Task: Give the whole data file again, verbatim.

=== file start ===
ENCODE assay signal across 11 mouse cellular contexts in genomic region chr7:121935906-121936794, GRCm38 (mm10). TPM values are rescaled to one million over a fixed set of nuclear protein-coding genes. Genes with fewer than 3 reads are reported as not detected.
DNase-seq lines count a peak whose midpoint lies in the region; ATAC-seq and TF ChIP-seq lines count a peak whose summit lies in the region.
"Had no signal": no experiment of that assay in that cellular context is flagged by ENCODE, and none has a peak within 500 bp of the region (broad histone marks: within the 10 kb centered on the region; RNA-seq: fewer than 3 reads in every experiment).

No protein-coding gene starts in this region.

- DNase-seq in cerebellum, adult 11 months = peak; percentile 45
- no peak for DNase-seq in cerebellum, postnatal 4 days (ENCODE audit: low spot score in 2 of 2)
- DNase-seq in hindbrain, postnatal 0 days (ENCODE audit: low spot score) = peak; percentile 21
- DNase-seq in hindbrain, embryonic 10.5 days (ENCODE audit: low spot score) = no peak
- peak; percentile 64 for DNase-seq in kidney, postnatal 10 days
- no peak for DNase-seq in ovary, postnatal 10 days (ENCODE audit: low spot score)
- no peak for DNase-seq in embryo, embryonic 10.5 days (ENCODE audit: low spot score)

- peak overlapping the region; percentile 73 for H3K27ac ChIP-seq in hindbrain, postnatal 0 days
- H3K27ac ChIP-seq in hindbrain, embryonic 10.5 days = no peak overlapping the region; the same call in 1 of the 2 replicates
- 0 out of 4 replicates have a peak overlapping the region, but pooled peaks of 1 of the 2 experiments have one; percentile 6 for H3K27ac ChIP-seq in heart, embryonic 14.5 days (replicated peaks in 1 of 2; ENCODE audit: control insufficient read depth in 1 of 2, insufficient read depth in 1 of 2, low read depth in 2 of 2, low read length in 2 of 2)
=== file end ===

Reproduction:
ENCODE assay signal across 11 mouse cellular contexts in genomic region chr7:121935906-121936794, GRCm38 (mm10). TPM values are rescaled to one million over a fixed set of nuclear protein-coding genes. Genes with fewer than 3 reads are reported as not detected.
DNase-seq lines count a peak whose midpoint lies in the region; ATAC-seq and TF ChIP-seq lines count a peak whose summit lies in the region.
"Had no signal": no experiment of that assay in that cellular context is flagged by ENCODE, and none has a peak within 500 bp of the region (broad histone marks: within the 10 kb centered on the region; RNA-seq: fewer than 3 reads in every experiment).

No protein-coding gene starts in this region.

- DNase-seq in cerebellum, adult 11 months = peak; percentile 45
- no peak for DNase-seq in cerebellum, postnatal 4 days (ENCODE audit: low spot score in 2 of 2)
- DNase-seq in hindbrain, postnatal 0 days (ENCODE audit: low spot score) = peak; percentile 21
- DNase-seq in hindbrain, embryonic 10.5 days (ENCODE audit: low spot score) = no peak
- peak; percentile 64 for DNase-seq in kidney, postnatal 10 days
- no peak for DNase-seq in ovary, postnatal 10 days (ENCODE audit: low spot score)
- no peak for DNase-seq in embryo, embryonic 10.5 days (ENCODE audit: low spot score)

- peak overlapping the region; percentile 73 for H3K27ac ChIP-seq in hindbrain, postnatal 0 days
- H3K27ac ChIP-seq in hindbrain, embryonic 10.5 days = no peak overlapping the region; the same call in 1 of the 2 replicates
- 0 out of 4 replicates have a peak overlapping the region, but pooled peaks of 1 of the 2 experiments have one; percentile 6 for H3K27ac ChIP-seq in heart, embryonic 14.5 days (replicated peaks in 1 of 2; ENCODE audit: control insufficient read depth in 1 of 2, insufficient read depth in 1 of 2, low read depth in 2 of 2, low read length in 2 of 2)